Even with all of this we still mostly like this campground. You just need to be aware of the tide and the mosquito swarm that will come right at dark. Be in your tent before then and you will be fine. We enjoyed fishing and crabbing and just relaxing. It is cool that you can go from marsh to ocean in 5 minutes all within the same park. There are definitely better beaches out there though.
Do not do the floating campground. Yes it looks cool on Instagram and yes it is a unique experience, but for all the wrong reasons. We booked two nights on it and only stayed one. It was covered in bird poop and rusted so badly that when I accidentally cut my hand on it I went to get a tetanus shot. It is kind of difficult to get up on the platform and we ended up having to lay our bodies on what we referred to as the "poop deck". So by the end of the day you are covered in bird poop.
Keep in mind you have to bring your own waste bucket. There is a nook to place it in so you aren't just doing your business in the middle of the platform for the world to see. Not that it matters, we saw one other boat while we were there (I see this as a positive). Definitelt bring your own toilet seat. The one they provide is gross.
It is a decently long paddle to get there (especially when loaded down with gear). No problem if you are in good physical shape, but it is not for everyone. It stormed violently the one night we were there. Very cool but terrifying. The whole platform shook. We learned that the storm worked in our favor though because we didn't see many mosquitos (see my other review). We saw several alligators and caught some fish as well. This is a beautiful park with a wide array of wildlife.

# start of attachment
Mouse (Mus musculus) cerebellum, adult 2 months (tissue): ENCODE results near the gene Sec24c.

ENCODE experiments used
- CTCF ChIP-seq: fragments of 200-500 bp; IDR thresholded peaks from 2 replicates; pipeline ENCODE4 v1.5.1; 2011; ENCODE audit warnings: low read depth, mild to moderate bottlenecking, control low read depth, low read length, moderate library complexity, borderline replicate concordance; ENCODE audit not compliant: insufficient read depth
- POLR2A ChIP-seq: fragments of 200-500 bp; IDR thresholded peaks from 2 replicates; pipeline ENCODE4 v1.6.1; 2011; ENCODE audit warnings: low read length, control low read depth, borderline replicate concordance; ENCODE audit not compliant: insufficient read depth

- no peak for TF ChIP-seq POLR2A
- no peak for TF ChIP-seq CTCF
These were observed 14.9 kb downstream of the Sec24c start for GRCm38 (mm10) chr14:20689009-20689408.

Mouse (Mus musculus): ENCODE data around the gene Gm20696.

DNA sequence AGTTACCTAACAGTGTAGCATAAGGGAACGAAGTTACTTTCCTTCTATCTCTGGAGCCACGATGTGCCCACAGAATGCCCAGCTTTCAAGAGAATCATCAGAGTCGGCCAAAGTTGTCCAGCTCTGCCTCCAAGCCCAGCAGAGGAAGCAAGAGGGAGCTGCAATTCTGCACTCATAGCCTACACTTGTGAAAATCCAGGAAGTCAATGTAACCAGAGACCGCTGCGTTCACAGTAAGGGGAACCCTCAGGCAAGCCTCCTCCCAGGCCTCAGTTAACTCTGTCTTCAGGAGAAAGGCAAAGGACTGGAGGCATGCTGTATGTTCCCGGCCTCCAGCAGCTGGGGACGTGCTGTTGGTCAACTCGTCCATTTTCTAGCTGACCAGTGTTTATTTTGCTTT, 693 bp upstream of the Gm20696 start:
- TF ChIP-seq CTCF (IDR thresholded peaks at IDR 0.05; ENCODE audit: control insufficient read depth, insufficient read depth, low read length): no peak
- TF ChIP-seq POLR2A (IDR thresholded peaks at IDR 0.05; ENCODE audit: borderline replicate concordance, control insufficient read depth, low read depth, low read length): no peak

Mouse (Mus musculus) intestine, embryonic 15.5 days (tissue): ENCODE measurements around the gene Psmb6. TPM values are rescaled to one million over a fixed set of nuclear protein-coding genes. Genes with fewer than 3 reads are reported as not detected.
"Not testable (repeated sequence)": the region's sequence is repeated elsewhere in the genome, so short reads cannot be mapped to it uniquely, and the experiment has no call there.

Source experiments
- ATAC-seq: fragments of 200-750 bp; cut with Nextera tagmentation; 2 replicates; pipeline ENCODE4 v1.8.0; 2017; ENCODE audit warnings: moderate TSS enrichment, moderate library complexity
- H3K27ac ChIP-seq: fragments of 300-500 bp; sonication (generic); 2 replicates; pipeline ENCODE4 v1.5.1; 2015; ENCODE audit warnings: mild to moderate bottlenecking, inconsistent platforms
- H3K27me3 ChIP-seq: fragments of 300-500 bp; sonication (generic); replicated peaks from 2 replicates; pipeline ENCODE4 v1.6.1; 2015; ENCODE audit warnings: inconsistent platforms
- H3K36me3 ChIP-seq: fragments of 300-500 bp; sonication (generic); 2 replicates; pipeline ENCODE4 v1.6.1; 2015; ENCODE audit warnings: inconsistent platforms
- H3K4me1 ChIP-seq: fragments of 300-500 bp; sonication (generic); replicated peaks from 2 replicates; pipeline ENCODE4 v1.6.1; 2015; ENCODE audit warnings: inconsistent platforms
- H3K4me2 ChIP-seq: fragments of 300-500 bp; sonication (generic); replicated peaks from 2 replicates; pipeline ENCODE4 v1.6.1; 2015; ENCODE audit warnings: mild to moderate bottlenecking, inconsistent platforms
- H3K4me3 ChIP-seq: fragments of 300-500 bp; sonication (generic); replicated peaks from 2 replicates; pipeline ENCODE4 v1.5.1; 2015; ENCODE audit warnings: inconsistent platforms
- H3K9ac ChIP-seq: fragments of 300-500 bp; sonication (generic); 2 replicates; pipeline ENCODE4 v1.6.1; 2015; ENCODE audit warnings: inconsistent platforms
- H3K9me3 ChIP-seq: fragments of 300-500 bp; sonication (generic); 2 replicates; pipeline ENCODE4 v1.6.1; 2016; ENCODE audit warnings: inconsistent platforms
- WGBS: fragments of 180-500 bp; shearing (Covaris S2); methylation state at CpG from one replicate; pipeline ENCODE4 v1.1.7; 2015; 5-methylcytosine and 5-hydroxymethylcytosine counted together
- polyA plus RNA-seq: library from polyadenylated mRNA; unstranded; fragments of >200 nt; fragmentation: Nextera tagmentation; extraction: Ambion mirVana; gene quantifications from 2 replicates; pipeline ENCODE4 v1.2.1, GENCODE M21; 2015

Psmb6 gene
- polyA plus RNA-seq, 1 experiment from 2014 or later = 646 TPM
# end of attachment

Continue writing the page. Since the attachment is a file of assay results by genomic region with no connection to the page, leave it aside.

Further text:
We camped here Memorial Weekend. The primitive camping on the beach gives an amazing view. The beach sand above the tide is so firm, that even a couple 5th wheel Camping trailers had driven out to primitive spots. The spaces are spaced out really far, though, so thankfully we could not hear the generators. The primitive "sites" are really just posts along the grass before the dune line that have a trash barrel. There is no real enforcement of how close you are to the post, and no designated tent pad or fire ring. You can just dig out an area of sand for your campfire.
There are no showers or restrooms for the beach. However, there are drop toilets in the RV camping area, that you can walk or drive to. There is also an outdoor shower in the day use area along with a spigot that we used to wash dishes.
If there is a light breeze, then camping here is awesome. Unfortunately, swarms of no-see-ums appear if the wind stops. The wind stopped during the middle of our second night, and we were bitten so many times that it looked like we had poison ivy. The little bugs found a way into our tent. We actually decided to skip out at bedtime on our third night because the wind died down again. The bugs were swarming us and our citronella candles, and nothing seemed to deter them.
On the marsh side, there are several paddling trails. The ranger station rents out canoes and kayaks by the hour. We saw a few alligators on those trails. On the beach, we were able to go crabbing. The beach gets pretty crowded during the day with lots of day use people playing and fishing, but they seemed to stay closer to the start of the beach and not come very far down into our primitive area.
Absolutely beautiful area with diverse environment to explore. You can stay in cabins, regular RV/tent sites with power, or out on the beach with no amenities. We stayed on the beach! Surreal beauty.
Yay: um, beach camping is always amazing.
Nay: no complaints, but if you don’t have a kayak you will be sad.
Surprise: Great kayaking trail map and recommendations from the rangers on where to go. There is hiking as well. Spend an afternoon or a week here.